The Problem with the Mob Mentality

My Problem with the Mob Mentality


In case you’ve been in a cave or a coma for the past year, you might have missed that Penn State was caught in a cover-up of child molestation.  The shining example of the “Great Experiment” of creating a student first, athlete second football program, Joe Paterno was implicated in the Freeh Report as having a major role in the cover-up.

Once it was revealed that Joe Paterno had a major part to play in this scandal, it was hard not finding a reporter who wasn’t screaming for Penn State to get the Death Penalty, claiming that Penn State clearly violated the bylaws of the NCAA and exhibited a clear Lack of Institutional Control. In fact, you could claim that the reporters and fans had formed an angry mob, storming the gates of the NCAA begging for justice.

My only question: Why are reporters and fans so sure that justice for the Sandusky victims involves stripping Penn State of it’s football program if even for one season?

It’s as if the mob mentality has infected both reporters and fans to the point where they’re ignoring the unintended consequences of stripping Penn State football. Penn State Football is the moneymaker for the Penn State athletics, taking away football starves all other Penn State athletic programs that rely on that football money to trickle down to them.  The sports that would see the chopping block first: those fringe Title IX sports, sports that had nothing to do with the cover-up, lies or deception.

That’s one of the troubling things that about the mob mentality here, the reckless need for a pound of flesh makes the lives of students and student athletes disposable. In the mad rush to seek justice for one set of children, they’re leaving another set twisting in wind.

Author Robert Jordan once wrote that men mistake revenge for justice, that people generally lack the fortitude for true justice.  This bloodthirsty mentality of stripping Penn State of their football program doesn’t even come close to resembling justice, instead it reeks of a mob thirsty for blood and their need to find someone to punish.  I’m just hoping that at some point, sanity will take over and this bloodthirsty mob will take their pitchforks and go home, realizing their mistake.

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3 thoughts on “The Problem with the Mob Mentality

  1. Kevin Goode says:

    I agree with you that Penn State doesn’t deserve the death penalty from the NCAA. To my understanding, these aren’t matters in which the NCAA should be involved.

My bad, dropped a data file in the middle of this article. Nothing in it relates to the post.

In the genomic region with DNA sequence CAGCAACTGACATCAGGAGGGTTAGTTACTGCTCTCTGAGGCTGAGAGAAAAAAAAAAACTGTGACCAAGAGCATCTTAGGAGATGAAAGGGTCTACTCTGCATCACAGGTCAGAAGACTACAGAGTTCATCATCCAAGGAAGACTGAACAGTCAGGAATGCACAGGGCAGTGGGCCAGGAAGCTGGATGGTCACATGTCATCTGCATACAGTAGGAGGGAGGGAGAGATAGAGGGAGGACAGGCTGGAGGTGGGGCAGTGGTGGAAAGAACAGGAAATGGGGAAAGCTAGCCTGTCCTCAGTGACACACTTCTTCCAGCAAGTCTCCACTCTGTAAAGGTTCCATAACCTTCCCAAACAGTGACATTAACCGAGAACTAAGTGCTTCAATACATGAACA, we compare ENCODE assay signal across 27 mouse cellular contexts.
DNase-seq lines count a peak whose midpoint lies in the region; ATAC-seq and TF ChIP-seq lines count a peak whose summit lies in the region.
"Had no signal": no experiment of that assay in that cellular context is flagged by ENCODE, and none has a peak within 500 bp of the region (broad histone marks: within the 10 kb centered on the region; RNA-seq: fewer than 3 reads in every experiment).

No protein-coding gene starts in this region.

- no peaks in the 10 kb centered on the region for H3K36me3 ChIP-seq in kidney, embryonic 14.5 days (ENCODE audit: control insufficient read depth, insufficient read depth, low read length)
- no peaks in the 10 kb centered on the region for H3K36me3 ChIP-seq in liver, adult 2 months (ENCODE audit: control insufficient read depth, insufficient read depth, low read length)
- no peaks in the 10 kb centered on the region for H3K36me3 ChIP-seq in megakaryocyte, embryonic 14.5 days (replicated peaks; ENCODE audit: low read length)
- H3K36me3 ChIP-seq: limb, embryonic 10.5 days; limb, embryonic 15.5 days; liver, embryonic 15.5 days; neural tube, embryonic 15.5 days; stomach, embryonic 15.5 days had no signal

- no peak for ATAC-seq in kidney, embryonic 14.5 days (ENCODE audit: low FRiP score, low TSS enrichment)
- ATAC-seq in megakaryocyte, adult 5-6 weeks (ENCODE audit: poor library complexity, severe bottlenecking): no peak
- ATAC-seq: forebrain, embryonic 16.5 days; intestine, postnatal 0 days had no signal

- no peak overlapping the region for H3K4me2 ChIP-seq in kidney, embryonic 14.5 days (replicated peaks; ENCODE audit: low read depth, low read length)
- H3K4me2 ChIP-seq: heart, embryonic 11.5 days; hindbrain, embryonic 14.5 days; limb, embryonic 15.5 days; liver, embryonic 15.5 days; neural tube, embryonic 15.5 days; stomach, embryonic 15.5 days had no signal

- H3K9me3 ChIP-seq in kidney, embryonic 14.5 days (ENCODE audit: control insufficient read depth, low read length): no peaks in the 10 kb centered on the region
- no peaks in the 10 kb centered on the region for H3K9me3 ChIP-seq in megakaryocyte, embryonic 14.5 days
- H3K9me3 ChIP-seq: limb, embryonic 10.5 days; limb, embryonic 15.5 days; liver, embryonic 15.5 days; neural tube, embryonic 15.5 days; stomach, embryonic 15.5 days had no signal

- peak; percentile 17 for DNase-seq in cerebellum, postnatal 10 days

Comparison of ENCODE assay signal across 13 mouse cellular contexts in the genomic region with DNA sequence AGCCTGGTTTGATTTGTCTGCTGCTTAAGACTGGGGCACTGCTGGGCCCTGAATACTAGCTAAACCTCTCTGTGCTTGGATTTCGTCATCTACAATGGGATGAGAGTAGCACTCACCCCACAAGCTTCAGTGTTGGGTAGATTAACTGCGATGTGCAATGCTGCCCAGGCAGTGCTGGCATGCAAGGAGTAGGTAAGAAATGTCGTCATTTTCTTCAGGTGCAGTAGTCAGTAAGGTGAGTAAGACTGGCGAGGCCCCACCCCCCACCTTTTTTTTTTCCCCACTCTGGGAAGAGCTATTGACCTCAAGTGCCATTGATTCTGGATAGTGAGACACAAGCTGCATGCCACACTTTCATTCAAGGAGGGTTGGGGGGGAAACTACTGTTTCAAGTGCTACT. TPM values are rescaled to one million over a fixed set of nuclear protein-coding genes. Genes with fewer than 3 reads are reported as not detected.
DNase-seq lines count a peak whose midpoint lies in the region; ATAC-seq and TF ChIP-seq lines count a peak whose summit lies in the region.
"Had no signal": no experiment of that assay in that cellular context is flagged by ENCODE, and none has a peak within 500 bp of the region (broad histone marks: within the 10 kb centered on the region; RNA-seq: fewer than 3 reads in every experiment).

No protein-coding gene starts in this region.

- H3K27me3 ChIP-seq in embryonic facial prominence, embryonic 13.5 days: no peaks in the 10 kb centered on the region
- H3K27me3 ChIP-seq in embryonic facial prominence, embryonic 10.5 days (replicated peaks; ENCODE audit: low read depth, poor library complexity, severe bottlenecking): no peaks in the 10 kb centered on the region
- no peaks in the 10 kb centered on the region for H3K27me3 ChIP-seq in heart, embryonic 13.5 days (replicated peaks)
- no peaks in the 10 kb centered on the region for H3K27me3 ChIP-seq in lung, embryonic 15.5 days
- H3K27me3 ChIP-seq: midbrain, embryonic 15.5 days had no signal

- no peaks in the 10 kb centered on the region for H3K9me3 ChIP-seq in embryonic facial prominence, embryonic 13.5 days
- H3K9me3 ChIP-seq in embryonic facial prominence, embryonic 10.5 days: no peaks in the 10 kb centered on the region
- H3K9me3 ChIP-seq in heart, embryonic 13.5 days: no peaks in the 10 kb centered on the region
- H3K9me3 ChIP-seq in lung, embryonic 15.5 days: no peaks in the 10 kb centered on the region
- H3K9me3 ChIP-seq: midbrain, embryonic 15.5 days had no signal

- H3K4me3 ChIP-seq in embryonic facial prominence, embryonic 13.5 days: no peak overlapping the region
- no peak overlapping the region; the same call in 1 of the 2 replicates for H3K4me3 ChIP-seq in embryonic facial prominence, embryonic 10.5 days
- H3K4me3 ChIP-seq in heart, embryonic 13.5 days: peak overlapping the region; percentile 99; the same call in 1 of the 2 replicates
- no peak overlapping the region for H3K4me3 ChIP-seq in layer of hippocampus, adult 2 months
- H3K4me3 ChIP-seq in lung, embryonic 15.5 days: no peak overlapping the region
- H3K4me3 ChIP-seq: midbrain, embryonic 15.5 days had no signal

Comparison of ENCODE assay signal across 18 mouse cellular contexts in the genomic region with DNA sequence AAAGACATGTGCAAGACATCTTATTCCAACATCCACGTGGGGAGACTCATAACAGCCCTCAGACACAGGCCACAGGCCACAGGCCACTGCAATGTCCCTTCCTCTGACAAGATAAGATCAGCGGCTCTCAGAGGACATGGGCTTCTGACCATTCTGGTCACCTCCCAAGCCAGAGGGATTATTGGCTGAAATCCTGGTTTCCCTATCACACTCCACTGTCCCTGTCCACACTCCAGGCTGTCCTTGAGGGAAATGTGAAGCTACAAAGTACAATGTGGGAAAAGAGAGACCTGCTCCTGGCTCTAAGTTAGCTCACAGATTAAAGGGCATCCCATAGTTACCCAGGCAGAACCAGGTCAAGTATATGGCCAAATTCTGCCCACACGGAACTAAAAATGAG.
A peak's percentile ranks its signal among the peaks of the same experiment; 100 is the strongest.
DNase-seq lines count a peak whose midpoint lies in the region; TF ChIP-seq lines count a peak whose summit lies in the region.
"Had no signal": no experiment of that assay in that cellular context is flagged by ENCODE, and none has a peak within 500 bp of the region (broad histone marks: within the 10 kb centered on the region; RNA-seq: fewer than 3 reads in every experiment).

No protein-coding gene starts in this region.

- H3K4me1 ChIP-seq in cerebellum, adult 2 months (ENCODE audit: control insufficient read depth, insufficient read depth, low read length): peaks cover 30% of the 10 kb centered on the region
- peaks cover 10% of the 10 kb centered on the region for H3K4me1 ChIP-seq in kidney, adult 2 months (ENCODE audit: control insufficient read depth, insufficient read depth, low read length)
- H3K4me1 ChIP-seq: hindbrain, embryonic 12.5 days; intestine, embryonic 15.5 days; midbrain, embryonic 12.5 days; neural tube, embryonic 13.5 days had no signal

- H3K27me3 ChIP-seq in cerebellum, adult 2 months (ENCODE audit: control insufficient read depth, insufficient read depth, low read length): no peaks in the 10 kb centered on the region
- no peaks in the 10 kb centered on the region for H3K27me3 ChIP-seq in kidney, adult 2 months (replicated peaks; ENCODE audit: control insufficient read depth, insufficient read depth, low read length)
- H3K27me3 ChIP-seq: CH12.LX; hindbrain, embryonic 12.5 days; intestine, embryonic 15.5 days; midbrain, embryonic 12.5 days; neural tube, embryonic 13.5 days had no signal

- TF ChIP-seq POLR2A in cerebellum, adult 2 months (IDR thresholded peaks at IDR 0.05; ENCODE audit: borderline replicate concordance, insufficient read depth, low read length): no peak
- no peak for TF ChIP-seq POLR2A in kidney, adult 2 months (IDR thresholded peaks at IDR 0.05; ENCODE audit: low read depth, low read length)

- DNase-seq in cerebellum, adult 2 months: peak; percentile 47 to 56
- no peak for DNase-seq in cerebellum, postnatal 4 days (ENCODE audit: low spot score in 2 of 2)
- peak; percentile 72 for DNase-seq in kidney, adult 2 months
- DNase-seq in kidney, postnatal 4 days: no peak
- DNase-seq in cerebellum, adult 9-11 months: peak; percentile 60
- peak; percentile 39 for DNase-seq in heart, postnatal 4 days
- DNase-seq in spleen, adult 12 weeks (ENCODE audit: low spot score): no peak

As I’ve read through the highlights of the Freeh report, as I understand it most if not all of it falls into the realm of legal due process and is not an NCAA rules violation. Any move made against the Football program and you are right the trickle down it brings economically to other sports would just be retribution as opposed to justice.

    Justice is going to be served. It will just come in the form very large lawsuits. The college may find itself reeling from that form of justice far worse than any potential suspension of the football program.

    • natadedwards says:

      Kev, the reason the NCAA doesn’t even need to do anything is because the Cleary Act does more damage. Penn State is going to get a large chunk of their financial aid package stripped because they violated this act, and on top of this the lawsuits which are coming. So the football program may be dead, simply because the school won’t be able to afford it…but at the same time, I’d rather it go that route than having the NCAA take it away.

    • michael madigan says:

      IMHO, this is more of a legal issue with the NCAA CLEARLY acting outside of their chartered ability to act. I am at a loss as to why the current Penn State Board is abrogating their fiduciary duty owed to the school by accepting these crippling NCAA sanctions. There is a very clear and immediate remedy at hand. All the Board has to do is file a Declaratory Relief Judgment asking a court to review the very charter allegedly giving the NCAA its power to sanction. My legal experience tells me that a reviewing court will find these NCAA findings not within its expressed powers (even in the loosely interpreted “lack of institutional control” clause), and these sanctions will be found not within their authority and voided.

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